Massachusetts Law School Online grads aren’t exactly welcomed to the state’s bar exam. That’s because Massachusetts follows suit with most other states in adhering to the exclusionary rules of the American Bar Association, whose accreditation is granted to costly traditional law schools only.
Accreditation is good, right? Increasingly, ABA accreditation is being criticized for:
- Promoting a monopoly among the already established law schools by limiting competition.
- Helping professors at the expense of students.
- Continuing law schools’ preference for theory over practicality — to the dismay of many law firms.
- Favoring the rich over the poor. A host of regulations make it impossible for an ABA-accredited school to work the low-tuition segment of the economy. Schools must provide luxurious installations, limit teaching time to eight hours a week, provide research stipends, among others.
(Somewhat) good news for Massachusetts Law School Online students: No longer barred from the bar
In 2009, Massachusetts resident Ross Mitchell, a graduate of the online Concord Law School, sued the Board of Bar Examiners and won permission to take the bar. Though he failed to overturn the universal ban, one wonders if others will follow suit. Mitchell passed with flying colors.
Mitchell opted for an online law school because he was already practicing a career but dreamed to become a lawyer. Leaving his family behind was not an option. Abandoning his job was out of the question. He knew about the obstacle to take the bar for Massachusetts Law School Online students, but he was determined to pursue his goal and fight for his rights.
Interestingly, it was again Massachusetts that fought the ABA in 1995 when the Department of Justice sued on behalf of the Massachusetts School of Law at Andover (not an online school), which found itself excluded from accreditation chiefly because they targeted low income students. Their vision to serve their student base wouldn’t provide for all the professorial perks required by the ABA.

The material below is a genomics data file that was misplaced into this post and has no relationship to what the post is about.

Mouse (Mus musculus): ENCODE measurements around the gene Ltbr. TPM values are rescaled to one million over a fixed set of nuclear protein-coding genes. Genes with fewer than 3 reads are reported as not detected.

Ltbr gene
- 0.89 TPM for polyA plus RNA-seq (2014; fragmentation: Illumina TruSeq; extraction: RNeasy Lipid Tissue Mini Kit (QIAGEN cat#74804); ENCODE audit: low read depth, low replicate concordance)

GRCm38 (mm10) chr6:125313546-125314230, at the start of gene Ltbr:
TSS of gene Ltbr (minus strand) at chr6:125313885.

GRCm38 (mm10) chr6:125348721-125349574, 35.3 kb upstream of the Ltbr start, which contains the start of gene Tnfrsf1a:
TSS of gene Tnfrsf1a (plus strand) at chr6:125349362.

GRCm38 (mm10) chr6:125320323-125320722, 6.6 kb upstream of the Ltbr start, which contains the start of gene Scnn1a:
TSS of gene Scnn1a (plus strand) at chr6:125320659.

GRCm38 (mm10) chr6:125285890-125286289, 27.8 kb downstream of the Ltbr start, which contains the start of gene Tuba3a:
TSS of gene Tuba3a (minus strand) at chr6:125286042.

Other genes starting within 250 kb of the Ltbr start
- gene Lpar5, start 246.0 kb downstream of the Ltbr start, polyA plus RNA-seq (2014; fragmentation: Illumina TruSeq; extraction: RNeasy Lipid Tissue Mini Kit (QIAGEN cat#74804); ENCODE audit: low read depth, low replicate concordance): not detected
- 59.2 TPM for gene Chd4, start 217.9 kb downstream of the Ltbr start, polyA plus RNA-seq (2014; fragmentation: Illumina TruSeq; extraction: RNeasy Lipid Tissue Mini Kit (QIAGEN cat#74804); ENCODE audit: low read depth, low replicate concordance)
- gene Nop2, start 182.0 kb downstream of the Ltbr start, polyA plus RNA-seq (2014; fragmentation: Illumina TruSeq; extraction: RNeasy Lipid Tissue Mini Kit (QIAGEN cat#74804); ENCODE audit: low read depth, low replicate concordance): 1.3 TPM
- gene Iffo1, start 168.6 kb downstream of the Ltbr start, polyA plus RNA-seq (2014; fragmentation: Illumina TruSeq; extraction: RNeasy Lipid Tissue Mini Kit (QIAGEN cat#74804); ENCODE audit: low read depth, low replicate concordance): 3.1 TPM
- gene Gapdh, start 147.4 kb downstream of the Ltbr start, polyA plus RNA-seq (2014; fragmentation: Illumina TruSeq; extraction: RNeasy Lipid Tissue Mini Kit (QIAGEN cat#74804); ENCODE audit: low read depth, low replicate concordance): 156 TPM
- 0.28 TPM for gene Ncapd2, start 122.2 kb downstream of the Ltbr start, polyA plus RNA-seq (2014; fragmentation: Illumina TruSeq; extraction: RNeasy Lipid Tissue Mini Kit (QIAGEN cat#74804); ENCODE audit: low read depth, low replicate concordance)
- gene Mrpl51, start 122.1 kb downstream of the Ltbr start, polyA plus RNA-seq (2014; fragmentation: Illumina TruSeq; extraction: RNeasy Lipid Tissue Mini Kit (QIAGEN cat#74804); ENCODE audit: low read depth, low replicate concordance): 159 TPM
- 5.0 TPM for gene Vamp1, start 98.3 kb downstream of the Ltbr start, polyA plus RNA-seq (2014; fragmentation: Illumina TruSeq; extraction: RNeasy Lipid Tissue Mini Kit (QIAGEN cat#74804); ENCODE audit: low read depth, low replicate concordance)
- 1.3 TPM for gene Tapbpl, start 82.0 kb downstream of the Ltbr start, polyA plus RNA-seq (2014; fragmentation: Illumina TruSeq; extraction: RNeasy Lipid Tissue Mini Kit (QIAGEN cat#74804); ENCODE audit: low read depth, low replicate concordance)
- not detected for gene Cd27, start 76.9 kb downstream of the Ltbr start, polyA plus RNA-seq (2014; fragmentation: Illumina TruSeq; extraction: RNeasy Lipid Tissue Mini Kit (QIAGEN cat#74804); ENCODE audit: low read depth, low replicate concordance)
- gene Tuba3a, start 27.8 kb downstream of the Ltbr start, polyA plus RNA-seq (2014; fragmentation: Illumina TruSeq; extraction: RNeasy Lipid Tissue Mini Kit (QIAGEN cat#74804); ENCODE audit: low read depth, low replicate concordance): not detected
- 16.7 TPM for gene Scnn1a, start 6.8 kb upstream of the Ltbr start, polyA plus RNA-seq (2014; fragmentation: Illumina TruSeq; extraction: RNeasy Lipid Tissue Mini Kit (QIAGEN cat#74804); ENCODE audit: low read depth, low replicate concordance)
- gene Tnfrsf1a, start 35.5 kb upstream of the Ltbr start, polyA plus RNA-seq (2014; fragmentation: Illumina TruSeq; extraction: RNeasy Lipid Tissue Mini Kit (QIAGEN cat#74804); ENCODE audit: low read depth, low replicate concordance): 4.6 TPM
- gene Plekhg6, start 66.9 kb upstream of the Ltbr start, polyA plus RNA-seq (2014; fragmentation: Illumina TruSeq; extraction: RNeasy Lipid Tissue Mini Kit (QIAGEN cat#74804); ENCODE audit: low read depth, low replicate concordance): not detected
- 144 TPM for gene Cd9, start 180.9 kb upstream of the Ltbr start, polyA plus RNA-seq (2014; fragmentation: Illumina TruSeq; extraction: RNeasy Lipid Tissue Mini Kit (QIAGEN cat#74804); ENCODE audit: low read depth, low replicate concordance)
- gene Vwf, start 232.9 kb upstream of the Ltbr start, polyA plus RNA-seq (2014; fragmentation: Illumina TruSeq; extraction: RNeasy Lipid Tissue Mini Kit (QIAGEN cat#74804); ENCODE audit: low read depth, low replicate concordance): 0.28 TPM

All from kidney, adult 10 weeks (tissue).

It was an embarrassing moment for law education in America because it exposed the hypocrisy of the ABA. Here’s the reputable bastion and defender of law education in America being accused by the Federal Government of robbing the poor to help the rich. The settlement fell well short of bringing true equality to law education, and one wonders when will online law schools sue to break the ABA’s continuing monopolistic practices.
What does it all mean for the Massachusetts Law School Online student?
Taking the bar is no easy task. If for finances, for convenience and for other concerns you decide to fight for your dream, you’ll have to follow these steps through the online law school:
- Complete one year and take California’s baby bar exam because California is the portal of entry for now (because they allow any student to take the bar, not just ones from ABA-accredited schools).
- Get your JD and take California’s bar, considered the most rigorous in America.
- Sue to be granted permission to take the bar in Massachusetts, for which you will need very high grades and merits. (Or you can wait and see if the ABA, under pressure to change its rules now that applications to traditional schools have dropped 20% in 2013).